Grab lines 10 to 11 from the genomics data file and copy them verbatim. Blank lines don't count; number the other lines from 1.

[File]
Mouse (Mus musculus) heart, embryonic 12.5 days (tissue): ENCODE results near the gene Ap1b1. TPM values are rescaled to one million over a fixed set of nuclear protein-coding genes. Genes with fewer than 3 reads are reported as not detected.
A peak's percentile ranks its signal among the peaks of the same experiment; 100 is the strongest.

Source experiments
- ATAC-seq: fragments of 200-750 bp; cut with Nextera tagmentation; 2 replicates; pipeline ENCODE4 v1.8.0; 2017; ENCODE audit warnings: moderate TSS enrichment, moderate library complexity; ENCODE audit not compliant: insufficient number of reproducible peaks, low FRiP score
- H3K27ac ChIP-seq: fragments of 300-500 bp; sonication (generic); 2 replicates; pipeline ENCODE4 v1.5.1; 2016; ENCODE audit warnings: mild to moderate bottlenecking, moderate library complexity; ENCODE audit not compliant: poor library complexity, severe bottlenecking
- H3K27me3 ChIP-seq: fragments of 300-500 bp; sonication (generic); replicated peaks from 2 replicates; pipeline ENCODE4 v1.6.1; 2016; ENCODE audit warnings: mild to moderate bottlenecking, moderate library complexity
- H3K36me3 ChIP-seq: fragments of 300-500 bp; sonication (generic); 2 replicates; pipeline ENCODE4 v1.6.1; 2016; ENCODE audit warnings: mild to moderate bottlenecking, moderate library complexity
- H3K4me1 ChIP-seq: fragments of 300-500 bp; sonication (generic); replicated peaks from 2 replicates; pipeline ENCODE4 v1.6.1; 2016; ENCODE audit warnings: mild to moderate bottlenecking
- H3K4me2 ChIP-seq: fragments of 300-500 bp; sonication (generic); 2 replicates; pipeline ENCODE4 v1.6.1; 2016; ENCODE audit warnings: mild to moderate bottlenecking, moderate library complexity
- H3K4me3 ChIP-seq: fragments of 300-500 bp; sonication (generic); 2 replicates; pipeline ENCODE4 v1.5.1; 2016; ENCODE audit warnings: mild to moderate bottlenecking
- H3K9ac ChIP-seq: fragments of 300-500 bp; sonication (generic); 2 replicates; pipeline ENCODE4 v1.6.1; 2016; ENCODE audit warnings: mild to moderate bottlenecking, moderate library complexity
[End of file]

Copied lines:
- H3K4me3 ChIP-seq: fragments of 300-500 bp; sonication (generic); 2 replicates; pipeline ENCODE4 v1.5.1; 2016; ENCODE audit warnings: mild to moderate bottlenecking
- H3K9ac ChIP-seq: fragments of 300-500 bp; sonication (generic); 2 replicates; pipeline ENCODE4 v1.6.1; 2016; ENCODE audit warnings: mild to moderate bottlenecking, moderate library complexity